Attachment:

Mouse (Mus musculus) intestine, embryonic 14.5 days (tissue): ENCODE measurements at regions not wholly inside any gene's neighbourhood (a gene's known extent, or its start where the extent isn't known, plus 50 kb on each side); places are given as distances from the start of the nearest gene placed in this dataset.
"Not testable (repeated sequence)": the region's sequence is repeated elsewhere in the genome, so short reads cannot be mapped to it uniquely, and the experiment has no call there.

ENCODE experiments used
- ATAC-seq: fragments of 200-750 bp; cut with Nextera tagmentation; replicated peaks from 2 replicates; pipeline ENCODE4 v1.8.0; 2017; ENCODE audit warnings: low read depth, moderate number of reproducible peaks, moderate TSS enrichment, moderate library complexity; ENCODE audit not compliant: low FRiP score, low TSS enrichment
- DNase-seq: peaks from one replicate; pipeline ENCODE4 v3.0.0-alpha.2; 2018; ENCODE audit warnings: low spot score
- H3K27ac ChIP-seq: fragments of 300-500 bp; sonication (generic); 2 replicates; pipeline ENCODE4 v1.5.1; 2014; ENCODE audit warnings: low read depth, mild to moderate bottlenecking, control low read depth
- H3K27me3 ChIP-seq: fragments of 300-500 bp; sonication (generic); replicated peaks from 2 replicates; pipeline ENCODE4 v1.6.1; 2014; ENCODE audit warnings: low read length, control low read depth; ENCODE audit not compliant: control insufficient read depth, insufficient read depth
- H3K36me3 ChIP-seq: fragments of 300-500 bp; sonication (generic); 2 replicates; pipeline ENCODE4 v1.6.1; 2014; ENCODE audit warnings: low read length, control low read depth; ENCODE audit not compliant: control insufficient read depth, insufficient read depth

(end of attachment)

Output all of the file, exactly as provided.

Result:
Mouse (Mus musculus) intestine, embryonic 14.5 days (tissue): ENCODE measurements at regions not wholly inside any gene's neighbourhood (a gene's known extent, or its start where the extent isn't known, plus 50 kb on each side); places are given as distances from the start of the nearest gene placed in this dataset.
"Not testable (repeated sequence)": the region's sequence is repeated elsewhere in the genome, so short reads cannot be mapped to it uniquely, and the experiment has no call there.

ENCODE experiments used
- ATAC-seq: fragments of 200-750 bp; cut with Nextera tagmentation; replicated peaks from 2 replicates; pipeline ENCODE4 v1.8.0; 2017; ENCODE audit warnings: low read depth, moderate number of reproducible peaks, moderate TSS enrichment, moderate library complexity; ENCODE audit not compliant: low FRiP score, low TSS enrichment
- DNase-seq: peaks from one replicate; pipeline ENCODE4 v3.0.0-alpha.2; 2018; ENCODE audit warnings: low spot score
- H3K27ac ChIP-seq: fragments of 300-500 bp; sonication (generic); 2 replicates; pipeline ENCODE4 v1.5.1; 2014; ENCODE audit warnings: low read depth, mild to moderate bottlenecking, control low read depth
- H3K27me3 ChIP-seq: fragments of 300-500 bp; sonication (generic); replicated peaks from 2 replicates; pipeline ENCODE4 v1.6.1; 2014; ENCODE audit warnings: low read length, control low read depth; ENCODE audit not compliant: control insufficient read depth, insufficient read depth
- H3K36me3 ChIP-seq: fragments of 300-500 bp; sonication (generic); 2 replicates; pipeline ENCODE4 v1.6.1; 2014; ENCODE audit warnings: low read length, control low read depth; ENCODE audit not compliant: control insufficient read depth, insufficient read depth